Secondly, I spoke earlier about financial education and some of the progress we have made with individual pilots and studies.
I welcome this progress, but real success for financial education in the UK will ultimately require greater engagement from educational institutions. There is much work left to do in schools in partnership with the Department for Education and devolved governments.
In 2019, 5.3m children still weren’t getting a meaningful financial education in the UK. Only 34% of children recall learning about how to manage money at school or college and found it useful. The disruption to education caused by Covid may have made this situation worse.
Schools are, however, only part of the picture. Success in financial education requires effort from teachers, parents, and carers.
Evidence shows that parents and carers are the main source of learning for children and young people. Most children and young people say they would turn to their parents if they needed advice about money.
That is why we are currently focussed on scaling up proven toolkits to parents and carers – like our ‘Talk, Learn, Do’ programme – so that every child has the best start to their financial education, regardless of what school they attend or country they reside in.
Supporting children and young people in vulnerable communities with financial education should be seen as a core part of levelling up the UK. If we targeted supporting practitioners with consistent and available information on financial education, then the child in social services could theoretically have the same access to resources and knowledge as the child at a grammar school.
Thirdly, turning now to the core challenge. We need to narrow the information and capability gap between firms and consumers. In my view, this would require us to shift the guidance/ advice boundary.
The financial service sector is working to develop more focused guidance, delivered to consumers where they reside, in accessible forms. However, firms aren’t currently incentivised to undertake more prescriptive guidance. Indeed, the risk of getting it wrong can outweigh the reward of delivery.
We need to develop better guidance support for consumers to improve their capability. What is the solution?
The newly proposed FCA Consumer Duty represents a good opportunity. MaPS welcomes the Duty as a way which can help the financial services community reappraise the consumer protection framework and really take on board the lessons of the last few decades.
Under these proposals firms will review how they communicate with, and support, their customers to develop their confidence and ability to make financial decisions. We are particularly pleased that the latest version of the FCA consultation proposes enhancing consumers’ confidence in both the financial services sector and in themselves.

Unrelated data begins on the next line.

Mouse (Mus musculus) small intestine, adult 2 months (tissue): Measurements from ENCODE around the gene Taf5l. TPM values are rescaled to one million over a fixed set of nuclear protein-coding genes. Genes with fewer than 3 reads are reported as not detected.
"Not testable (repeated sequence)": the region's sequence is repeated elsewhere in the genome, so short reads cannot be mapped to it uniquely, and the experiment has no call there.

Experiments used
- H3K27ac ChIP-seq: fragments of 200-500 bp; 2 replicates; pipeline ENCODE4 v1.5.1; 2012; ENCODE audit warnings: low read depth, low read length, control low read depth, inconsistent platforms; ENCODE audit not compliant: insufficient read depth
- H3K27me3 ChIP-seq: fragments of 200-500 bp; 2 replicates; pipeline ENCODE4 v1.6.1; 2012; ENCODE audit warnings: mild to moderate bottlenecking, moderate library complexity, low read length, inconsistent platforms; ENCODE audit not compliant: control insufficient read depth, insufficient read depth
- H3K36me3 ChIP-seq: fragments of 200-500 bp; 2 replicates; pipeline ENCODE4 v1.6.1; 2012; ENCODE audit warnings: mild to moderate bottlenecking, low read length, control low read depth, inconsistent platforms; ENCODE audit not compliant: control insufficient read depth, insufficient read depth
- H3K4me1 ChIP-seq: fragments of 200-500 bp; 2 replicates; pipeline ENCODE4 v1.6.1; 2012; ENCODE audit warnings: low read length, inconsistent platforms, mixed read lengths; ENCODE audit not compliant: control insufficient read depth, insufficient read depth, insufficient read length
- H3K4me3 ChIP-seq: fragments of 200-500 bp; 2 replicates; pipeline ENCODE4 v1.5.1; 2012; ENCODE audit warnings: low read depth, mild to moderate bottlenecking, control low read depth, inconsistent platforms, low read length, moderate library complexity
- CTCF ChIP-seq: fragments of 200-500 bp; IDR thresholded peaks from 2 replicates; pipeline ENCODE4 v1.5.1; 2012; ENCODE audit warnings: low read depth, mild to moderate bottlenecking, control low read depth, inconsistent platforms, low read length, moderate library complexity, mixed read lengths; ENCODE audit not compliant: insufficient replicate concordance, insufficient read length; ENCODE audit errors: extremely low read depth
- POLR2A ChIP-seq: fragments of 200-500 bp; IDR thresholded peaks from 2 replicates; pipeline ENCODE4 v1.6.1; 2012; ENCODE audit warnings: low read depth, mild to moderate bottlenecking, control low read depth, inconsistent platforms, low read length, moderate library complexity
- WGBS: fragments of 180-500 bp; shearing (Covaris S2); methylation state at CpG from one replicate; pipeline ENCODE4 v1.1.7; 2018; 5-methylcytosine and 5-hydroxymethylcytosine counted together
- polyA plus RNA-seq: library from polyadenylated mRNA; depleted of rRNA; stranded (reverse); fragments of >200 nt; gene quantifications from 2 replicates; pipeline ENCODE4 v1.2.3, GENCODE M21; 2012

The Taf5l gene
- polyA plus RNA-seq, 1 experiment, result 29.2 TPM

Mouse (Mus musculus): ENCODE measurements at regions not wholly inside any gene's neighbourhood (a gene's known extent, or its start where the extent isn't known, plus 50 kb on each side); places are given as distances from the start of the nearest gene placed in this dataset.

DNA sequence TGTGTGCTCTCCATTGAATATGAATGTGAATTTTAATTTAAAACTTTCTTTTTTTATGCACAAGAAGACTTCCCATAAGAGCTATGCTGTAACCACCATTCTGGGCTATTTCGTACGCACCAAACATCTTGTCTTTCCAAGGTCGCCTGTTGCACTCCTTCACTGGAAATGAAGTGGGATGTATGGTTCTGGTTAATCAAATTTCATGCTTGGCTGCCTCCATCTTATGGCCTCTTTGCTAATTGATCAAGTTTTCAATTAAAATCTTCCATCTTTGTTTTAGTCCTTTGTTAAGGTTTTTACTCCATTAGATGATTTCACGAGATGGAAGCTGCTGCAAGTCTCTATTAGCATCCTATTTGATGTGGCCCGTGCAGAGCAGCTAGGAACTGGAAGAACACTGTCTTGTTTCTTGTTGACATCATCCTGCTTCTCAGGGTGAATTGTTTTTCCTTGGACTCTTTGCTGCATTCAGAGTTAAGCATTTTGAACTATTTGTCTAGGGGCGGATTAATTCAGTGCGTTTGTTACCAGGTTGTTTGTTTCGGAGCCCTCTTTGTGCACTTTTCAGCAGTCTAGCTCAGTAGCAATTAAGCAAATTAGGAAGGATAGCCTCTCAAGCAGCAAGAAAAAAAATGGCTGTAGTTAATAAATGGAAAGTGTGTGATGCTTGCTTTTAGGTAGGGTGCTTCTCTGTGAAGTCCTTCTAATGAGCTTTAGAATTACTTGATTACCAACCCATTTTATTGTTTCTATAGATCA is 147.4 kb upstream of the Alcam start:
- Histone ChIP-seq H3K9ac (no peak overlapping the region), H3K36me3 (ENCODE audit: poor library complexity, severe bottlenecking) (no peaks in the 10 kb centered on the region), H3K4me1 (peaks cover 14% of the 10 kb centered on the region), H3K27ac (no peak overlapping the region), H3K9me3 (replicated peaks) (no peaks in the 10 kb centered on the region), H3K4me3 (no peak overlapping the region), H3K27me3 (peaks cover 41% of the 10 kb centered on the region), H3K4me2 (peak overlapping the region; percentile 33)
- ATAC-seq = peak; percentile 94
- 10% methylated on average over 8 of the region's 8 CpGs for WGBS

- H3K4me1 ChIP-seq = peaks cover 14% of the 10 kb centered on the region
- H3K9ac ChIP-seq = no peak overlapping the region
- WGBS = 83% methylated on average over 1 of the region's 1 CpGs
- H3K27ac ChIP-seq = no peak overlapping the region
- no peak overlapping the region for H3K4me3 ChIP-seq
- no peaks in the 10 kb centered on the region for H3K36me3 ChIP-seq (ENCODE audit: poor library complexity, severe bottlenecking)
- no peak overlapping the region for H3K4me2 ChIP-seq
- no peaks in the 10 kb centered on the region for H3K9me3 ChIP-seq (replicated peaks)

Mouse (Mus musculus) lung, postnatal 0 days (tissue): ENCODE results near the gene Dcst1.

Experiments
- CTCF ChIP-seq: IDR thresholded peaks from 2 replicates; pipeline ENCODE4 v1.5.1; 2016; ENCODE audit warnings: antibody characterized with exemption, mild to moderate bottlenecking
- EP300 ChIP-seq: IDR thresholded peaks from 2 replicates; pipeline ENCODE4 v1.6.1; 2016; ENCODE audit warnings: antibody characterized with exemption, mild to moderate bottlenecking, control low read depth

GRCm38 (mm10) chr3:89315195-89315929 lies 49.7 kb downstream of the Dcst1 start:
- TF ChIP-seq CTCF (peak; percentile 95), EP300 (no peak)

The overall focus on improving customer capability is admirable. But I would argue that we still need to move the boundary to make guidance more personalised, directive and delivered where possible by a non-commercial organisation. This might also provide a more reliable mechanism for judging whether the individual was equipped and informed to make good decisions too.
Fourthly, may I turn to the products and services – even competent and knowledgeable consumers need appropriate access to products and services to execute their needs.
We need more work to develop products which offer alternatives to high-cost credit, especially at a time when consumers are struggling and providers like Provident Financial have left the sub-prime market.
We welcome the work of Fair4All Finance to develop ‘no interest loans’ and to engage with mainstream financial services for wider availability of low-interest loans, as well as their core work with the community finance sector. We’re working with them to help raise awareness of community finance alternatives.
Finally, it is also important that we recognise other factors that may disadvantage people in relation to their financial wellbeing, such as digital exclusion.
The most recent Lloyd’s consumer digital index report indicates that, despite significant increases as a result of the pandemic, an estimated 5% of the population were still offline. A further 29% had very low digital engagement.
Using digital channels and other technologies to reach and impact more people is a key part of future access to appropriate financial tools, products, and services. But we should not forget the significant role of face-to-face human interaction – particularly for vulnerable people – when we are looking to support their tangible wellbeing.
Ultimately financial products should be simple, accessible and have customer wellbeing outcomes at their core. Simple and accessibly designed products can work just as well online, on the phone or in branch.
Before I conclude – I would like to leave you with this personal thought:
We know that when people feel more in control of their finances, individuals and communities are healthier, businesses are more prosperous and the economy benefits. As we build back better from the pandemic, we need to work across industry, government and the third sector to continue to promote financial inclusivity for all. We need all of us to put building financial wellbeing at the forefront of our institutional agendas.